In the SECOND place, I observe that modern Calvinists affirm, that God elected, or chose, his people to the inheritance of sons, as heirs of future glory, from their lapsed or fallen condition, not knowing the Scriptures, (for such must be their case) that the elect were chosen from eternity, which they themselves sometimes allow, and again tacitly deny; for, if they were chosen, as viewed in their lapsed condition, the church must have been a polluted body, united according as they were chosen IN Christ from eternity, to a holy head, an unavoidable conclusion, of which modern Calvinists themselves would be ashamed, were they to encourage free enquiry on the subject; nor would they any longer indulge themselves in idle talk, wherein they affirm, that the elect are not the "objects of divine complacency," till made so by a life of repentance and duty-holiness. Dr. Gill, however, with Beza, Twiss, Bishop Davenant, and others, were as much opposed to modern Calvinism on this subject, and at issue with modern Antinomianism as are Antinomians themselves. They believed and taught, as also do we, that the elect church of God, were so constituted by their being chosen IN Christ, in other words, sanctified by the Father from eternity, in the pure mass, or lump, of creatureship from which the Father separated them, thereby giving them a union interest in Christ; by which separation, they became not in a created, but in the most evangelical sense, Godís sanctified or holy family united to a holy head.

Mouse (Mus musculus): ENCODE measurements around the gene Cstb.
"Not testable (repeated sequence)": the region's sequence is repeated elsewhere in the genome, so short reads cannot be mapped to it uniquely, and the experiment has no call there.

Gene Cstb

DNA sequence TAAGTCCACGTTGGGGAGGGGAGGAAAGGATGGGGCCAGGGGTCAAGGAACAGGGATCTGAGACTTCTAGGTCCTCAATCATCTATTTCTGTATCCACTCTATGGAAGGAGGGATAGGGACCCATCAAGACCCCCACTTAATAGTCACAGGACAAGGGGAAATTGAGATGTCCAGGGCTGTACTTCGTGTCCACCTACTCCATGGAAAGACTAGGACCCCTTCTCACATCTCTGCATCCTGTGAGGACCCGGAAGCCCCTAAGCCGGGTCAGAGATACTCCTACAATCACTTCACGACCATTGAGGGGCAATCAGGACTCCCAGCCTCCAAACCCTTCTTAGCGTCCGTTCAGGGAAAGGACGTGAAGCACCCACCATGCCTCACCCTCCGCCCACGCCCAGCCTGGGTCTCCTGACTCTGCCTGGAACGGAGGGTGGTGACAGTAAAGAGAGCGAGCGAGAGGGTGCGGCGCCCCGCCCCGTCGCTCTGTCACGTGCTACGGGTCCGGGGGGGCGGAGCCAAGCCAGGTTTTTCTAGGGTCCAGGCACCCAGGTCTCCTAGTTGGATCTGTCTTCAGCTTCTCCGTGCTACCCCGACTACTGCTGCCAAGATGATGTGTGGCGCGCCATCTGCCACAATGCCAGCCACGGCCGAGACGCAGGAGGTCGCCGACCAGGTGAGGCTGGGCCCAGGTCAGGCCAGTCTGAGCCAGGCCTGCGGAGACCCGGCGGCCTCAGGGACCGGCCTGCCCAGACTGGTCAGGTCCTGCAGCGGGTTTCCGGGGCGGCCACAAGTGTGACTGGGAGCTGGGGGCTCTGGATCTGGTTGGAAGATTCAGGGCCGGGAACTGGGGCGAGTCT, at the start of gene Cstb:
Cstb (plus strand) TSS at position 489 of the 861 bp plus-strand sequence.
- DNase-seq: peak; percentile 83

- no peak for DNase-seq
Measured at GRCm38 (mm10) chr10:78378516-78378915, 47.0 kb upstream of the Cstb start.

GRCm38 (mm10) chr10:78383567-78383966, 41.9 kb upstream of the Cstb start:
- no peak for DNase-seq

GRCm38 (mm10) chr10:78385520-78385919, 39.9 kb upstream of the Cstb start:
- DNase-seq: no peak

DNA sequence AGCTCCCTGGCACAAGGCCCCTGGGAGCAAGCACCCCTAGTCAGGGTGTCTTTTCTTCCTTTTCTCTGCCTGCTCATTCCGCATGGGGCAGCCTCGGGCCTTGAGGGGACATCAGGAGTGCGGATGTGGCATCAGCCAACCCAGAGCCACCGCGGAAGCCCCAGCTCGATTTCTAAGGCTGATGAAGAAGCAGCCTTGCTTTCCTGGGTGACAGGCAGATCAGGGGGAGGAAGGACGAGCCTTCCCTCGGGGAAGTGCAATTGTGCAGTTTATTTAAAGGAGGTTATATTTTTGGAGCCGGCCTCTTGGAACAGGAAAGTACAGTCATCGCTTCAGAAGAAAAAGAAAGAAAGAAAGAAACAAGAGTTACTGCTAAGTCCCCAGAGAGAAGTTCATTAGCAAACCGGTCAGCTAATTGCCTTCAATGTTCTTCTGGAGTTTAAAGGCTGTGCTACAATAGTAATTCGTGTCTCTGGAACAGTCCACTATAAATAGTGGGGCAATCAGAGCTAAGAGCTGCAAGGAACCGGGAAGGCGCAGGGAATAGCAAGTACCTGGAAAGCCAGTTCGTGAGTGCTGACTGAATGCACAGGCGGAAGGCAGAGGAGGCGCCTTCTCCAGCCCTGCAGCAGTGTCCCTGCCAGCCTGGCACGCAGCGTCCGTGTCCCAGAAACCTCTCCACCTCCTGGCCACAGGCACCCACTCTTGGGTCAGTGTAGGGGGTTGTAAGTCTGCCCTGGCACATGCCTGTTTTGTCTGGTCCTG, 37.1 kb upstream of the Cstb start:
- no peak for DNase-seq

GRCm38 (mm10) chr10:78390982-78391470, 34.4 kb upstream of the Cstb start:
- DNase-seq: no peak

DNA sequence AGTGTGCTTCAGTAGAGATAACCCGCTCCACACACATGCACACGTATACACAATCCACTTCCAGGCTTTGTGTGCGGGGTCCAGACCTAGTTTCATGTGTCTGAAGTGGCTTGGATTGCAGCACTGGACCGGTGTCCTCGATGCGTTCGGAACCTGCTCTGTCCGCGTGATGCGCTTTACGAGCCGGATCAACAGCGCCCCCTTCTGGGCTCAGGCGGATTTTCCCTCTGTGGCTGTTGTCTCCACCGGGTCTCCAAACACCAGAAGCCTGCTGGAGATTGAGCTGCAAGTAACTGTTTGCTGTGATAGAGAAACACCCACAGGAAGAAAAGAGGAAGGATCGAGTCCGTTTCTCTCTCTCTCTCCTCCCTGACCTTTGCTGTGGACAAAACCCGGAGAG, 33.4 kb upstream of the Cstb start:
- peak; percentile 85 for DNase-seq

I regret exceedingly, though that will not alter the fact, that modern Calvinists have, I think I may say altogether, excluded from their refined system of sublapsarian theology, the antiquity and unequalled sublimity of the supralapsarian divinity, taught by divines of the most celebrated accomplishments, both as divines and scholars; nor do modern Calvinists content themselves with abandoning the divinity taught by Twiss, Gill, Beza, and others, but they proceed to abandon and reprobate all who consent not to their evil deeds by doing likewise; but after they have done their most and worst, with a view to injure the reputation, and set light by the doctrine of modern Antinomians, on account of their inviolable adherence to the good old wine of supralapsarian divinity, there remains one thing which they will never effect, and that is, --disprove the truth of them. I may say of Dr. Gill, as he said of Dr. Twiss, "He carried things as high as any man ever did, and as closely studied the point, and as well understood it."